BY HARUT SASSOUNIAN
PUBLISHER, THE CALIFORNIA COURIER
The Armenian Catholicosate of Cilicia (headquartered in Antelias, Lebanon) filed a lawsuit on April 25, 2015, against the government of Turkey seeking the return of its historic seat in Sis (present-day Kozan district of the Adana Province) which was confiscated in 1921.
The first of its kind lawsuit was filed in the Constitutional Court of the Turkish Republic because the claim raised issues of property rights that lower courts would not have jurisdiction to overturn the maze of laws adopted by Turkey in 1915 and succeeding years. At the recommendation of the Justice Ministry of Turkey, the Constitutional Court referred the Armenian Church lawsuit to the lower courts. The lawyers for the Catholicosate of Cilicia, however, decided to appeal the case directly to the European Court of Human Rights (ECHR) in Strasbourg, France, on December 8, 2016.
The issue of sidestepping submission of the Catholicosate’s lawsuit to a lower court in Turkey is critical in view of the requirements of the European Court of Human Rights that before any case is brought to the ECHR, all local legal remedies must first be exhausted, starting with the lowest court and ending with the highest court of the country being sued.
On October 19, 2017, addressing the conference of the Armenian Cause in the European Parliament in Brussels, His Holiness Catholicos Aram I of the Great House of Cilicia criticized the single judge from ECHR who had rejected the Armenian Church’s lawsuit finding it inadmissible. Until this announcement, there was no news about the status of the lawsuit. I contacted the ECHR headquarters in Strasbourg inquiring about the Armenian Church’s claim. I was informed that a single judge indeed has the authority to reject any lawsuit, which in this case was not first submitted to a lower court in Turkey in order to exhaust all local remedies, and that the letter of rejection was sent to the Catholicosate in March 2017. More ominously, I was told by ECHR that the judge’s decision could not be appealed!
I then contacted Payam Akhavan, a member of the Catholicosate’s legal team and Professor of International Law at McGill University in Montreal, Canada, inquiring why no announcement was made earlier by the Catholicosate regarding the rejection of the lawsuit six months ago. Prof. Akhavan explained that the ECHR judge had sent the letter to the wrong address! The Catholicosate then wrote to that judge “expressing serious concern on the miscarriage of justice; that a single judge could throw out what was clearly a well-argued case, and waited until recently for a standard response that there is no appeal, and the decision is final.”
In his Brussels speech on Oct. 19, 2017, Catholicos Aram the First harshly condemned the ECHR for rejecting the Church’s lawsuit: “Why would the European Court of Human Rights so easily reject our case knowing that no lawyer would dare to bring such a case before the Turkish courts? How could a single judge throw out a 900-page Application, historically and legally well substantiated by some of the best international lawyers? Why was our legal team not given a chance for a hearing? Is everybody now afraid to confront Turkey’s appalling record of human rights violations? We are astonished and, in fact, deeply disappointed at this miscarriage of justice, particularly at this crucial juncture of modern history when Europe is expected, in faithfulness to its values and principles, to consider justice above geopolitical interests…. Europe is essentially a community of values, not merely political and economic interests. Therefore, I still hope that the European Court of Human Rights will reconsider the admissibility of the case on the basis of justice and human rights. In spite of the denial of justice, the Armenian people will continue to struggle for justice.”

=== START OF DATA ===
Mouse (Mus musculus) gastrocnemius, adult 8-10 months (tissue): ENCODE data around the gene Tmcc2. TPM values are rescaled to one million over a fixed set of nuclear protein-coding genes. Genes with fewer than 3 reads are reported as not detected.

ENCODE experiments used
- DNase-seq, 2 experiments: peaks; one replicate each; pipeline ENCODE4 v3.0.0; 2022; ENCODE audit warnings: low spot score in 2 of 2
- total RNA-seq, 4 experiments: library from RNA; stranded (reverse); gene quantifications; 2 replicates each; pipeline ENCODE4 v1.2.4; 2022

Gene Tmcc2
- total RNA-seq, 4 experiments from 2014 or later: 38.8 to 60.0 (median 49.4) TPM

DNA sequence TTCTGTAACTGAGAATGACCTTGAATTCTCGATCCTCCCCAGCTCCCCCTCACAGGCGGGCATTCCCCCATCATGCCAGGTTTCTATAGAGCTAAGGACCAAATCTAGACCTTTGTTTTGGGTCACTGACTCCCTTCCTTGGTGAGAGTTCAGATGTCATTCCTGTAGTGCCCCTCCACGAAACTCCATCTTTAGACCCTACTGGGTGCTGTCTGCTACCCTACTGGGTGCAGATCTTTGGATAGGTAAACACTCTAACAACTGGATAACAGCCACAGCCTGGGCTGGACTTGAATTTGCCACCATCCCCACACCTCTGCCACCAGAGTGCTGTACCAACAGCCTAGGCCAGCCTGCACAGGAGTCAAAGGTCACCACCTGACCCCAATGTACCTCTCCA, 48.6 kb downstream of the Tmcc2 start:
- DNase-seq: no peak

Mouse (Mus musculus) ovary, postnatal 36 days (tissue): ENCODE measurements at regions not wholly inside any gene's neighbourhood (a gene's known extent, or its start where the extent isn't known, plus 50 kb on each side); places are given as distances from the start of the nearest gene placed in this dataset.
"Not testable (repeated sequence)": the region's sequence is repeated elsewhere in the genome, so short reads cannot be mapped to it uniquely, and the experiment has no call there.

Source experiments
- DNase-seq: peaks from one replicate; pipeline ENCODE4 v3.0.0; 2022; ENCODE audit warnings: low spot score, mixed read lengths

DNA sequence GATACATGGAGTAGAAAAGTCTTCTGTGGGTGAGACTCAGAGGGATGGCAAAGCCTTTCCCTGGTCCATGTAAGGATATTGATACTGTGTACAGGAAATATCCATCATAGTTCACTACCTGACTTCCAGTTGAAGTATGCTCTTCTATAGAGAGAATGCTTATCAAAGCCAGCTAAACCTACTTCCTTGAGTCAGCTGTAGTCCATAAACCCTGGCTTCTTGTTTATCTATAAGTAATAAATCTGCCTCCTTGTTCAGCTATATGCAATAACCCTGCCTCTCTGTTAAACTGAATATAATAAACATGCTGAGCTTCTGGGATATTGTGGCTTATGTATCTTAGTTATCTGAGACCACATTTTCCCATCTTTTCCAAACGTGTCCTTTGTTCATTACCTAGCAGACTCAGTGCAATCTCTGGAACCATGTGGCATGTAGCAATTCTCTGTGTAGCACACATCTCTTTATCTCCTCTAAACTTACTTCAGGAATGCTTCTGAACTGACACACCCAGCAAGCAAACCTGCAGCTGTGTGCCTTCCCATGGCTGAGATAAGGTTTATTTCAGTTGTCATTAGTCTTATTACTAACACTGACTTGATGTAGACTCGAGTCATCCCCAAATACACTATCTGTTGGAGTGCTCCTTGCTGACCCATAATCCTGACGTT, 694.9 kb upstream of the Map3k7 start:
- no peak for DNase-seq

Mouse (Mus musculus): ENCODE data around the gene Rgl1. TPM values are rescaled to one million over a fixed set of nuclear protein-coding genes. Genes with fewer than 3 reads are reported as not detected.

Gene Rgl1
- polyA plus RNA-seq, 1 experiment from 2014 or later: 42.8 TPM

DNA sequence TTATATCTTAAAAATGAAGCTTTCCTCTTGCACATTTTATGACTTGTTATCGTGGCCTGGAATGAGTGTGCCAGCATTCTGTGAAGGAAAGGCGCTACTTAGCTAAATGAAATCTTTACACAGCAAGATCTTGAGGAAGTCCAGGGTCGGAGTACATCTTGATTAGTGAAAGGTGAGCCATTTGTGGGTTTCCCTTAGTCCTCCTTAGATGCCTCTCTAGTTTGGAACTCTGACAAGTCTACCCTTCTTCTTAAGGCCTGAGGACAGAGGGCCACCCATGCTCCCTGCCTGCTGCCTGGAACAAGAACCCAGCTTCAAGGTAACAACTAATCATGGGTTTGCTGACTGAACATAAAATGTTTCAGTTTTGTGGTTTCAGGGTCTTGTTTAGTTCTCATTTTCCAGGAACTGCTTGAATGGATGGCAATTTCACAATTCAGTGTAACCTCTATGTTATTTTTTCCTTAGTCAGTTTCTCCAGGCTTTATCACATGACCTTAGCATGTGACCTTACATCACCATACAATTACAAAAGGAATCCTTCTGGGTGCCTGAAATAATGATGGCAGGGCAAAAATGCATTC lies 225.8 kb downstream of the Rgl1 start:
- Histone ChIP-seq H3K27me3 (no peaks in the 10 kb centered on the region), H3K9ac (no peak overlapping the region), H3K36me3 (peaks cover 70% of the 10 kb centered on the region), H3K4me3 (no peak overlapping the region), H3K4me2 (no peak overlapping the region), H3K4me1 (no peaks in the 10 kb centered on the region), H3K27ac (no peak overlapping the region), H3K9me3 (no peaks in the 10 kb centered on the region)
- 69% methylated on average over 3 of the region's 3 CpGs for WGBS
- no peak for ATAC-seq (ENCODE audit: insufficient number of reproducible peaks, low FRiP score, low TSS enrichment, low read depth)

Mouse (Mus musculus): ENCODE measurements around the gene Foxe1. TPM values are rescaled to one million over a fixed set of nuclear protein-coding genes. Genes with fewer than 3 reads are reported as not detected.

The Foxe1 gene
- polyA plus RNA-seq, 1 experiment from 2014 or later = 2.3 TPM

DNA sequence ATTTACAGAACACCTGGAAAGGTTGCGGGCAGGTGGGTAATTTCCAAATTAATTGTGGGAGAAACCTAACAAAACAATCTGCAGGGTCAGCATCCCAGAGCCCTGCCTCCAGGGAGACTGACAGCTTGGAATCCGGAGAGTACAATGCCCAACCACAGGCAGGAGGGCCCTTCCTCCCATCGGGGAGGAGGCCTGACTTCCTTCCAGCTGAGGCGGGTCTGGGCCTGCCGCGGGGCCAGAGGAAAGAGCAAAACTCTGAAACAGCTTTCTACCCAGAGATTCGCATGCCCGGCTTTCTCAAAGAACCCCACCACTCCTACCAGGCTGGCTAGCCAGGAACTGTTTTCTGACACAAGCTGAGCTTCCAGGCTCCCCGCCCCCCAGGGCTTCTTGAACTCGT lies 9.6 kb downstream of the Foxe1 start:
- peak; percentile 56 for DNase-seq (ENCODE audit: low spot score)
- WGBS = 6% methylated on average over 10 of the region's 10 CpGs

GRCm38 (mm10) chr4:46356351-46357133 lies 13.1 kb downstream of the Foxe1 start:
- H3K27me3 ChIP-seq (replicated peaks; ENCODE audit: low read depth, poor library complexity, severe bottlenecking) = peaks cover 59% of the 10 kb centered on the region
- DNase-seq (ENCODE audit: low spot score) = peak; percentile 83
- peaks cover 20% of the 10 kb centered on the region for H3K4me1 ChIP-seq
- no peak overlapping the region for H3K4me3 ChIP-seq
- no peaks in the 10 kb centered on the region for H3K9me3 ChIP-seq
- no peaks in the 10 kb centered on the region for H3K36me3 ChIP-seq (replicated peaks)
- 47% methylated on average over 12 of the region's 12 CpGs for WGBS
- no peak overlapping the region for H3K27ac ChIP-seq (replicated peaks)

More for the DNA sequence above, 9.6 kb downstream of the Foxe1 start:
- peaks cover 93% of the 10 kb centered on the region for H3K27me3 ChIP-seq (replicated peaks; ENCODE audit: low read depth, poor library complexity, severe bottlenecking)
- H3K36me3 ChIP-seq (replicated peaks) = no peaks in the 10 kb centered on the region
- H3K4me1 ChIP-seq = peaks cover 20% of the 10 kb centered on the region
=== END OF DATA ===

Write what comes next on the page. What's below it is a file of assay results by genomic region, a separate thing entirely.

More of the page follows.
Prof. Akhavan called the ECHR judge’s decision “scandalous.” He then added in his email to me: “By the measure of several highly experienced ECHR lawyers, this decision is totally unacceptable. It shouldn’t be forgotten that our counsel was Tim Eicke QC [Queen’s Counsel], who is now the British judge on the ECHR. He, of course, is conflicted from involvement in the case, but there is a sense among many that the Court is too afraid of confronting post-coup Turkey with such controversial cases.”
Prof. Akhavan also stated that the next steps for this lawsuit “are either to re-submit the case with some new facts such as the impossibility of going back to the Turkish courts under current circumstances, or to go back to the Turkish courts, waste a lot of resources, and come back to the ECHR once again. It is a ludicrous decision because everybody knows that is exactly what will happen. It is a hot potato the ECHR doesn’t want to handle….”
In conclusion, I would suggest that the Catholicosate of Cilicia make public the complete files of its lawsuit, including the 600-page submission to the Turkish Constitutional Court and its response, and the 900-page filing to the European Court of Human Rights and its response. After all, this is not a private lawsuit, but one dealing with the Armenian nation’s property demands from Turkey!